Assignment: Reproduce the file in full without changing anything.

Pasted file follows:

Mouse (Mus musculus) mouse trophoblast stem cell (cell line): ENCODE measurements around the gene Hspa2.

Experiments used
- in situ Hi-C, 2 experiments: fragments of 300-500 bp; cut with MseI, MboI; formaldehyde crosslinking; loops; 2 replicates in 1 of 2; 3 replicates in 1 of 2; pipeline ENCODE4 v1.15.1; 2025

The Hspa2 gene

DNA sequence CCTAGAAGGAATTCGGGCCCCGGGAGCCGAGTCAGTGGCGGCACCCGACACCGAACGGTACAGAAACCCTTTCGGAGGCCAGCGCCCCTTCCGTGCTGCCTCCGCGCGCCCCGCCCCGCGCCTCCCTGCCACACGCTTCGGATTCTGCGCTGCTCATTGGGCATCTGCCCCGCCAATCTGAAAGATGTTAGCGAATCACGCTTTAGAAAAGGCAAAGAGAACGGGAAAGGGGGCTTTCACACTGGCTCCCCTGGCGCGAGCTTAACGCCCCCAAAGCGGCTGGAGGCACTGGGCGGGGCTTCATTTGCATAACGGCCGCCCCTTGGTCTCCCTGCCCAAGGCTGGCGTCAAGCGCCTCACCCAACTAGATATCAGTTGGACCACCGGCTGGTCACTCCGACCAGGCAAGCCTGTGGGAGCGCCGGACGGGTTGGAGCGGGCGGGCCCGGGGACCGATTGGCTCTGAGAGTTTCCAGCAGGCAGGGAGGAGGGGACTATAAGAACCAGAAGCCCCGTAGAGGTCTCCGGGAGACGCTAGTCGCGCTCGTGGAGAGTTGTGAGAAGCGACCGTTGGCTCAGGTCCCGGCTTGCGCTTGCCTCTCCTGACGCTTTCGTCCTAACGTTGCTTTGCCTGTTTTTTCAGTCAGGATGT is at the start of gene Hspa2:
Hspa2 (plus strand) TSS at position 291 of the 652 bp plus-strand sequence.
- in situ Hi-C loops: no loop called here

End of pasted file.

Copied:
Mouse (Mus musculus) mouse trophoblast stem cell (cell line): ENCODE measurements around the gene Hspa2.

Experiments used
- in situ Hi-C, 2 experiments: fragments of 300-500 bp; cut with MseI, MboI; formaldehyde crosslinking; loops; 2 replicates in 1 of 2; 3 replicates in 1 of 2; pipeline ENCODE4 v1.15.1; 2025

The Hspa2 gene

DNA sequence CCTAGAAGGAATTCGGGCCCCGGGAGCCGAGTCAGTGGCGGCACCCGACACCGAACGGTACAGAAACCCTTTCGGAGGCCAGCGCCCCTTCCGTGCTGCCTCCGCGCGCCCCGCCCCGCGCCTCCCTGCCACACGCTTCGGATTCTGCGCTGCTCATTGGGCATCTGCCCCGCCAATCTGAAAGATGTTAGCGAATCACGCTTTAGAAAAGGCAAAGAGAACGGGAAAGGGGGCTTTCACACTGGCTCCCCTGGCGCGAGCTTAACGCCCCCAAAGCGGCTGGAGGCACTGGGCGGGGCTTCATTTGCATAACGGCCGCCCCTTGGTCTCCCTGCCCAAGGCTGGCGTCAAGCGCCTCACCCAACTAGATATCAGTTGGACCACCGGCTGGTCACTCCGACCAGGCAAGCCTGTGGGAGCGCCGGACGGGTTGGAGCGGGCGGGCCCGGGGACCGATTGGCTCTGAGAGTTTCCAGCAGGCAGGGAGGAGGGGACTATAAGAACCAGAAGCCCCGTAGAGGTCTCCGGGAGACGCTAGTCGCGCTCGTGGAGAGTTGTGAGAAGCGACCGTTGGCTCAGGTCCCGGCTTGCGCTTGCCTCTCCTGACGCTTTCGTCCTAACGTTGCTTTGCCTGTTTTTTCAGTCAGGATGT is at the start of gene Hspa2:
Hspa2 (plus strand) TSS at position 291 of the 652 bp plus-strand sequence.
- in situ Hi-C loops: no loop called here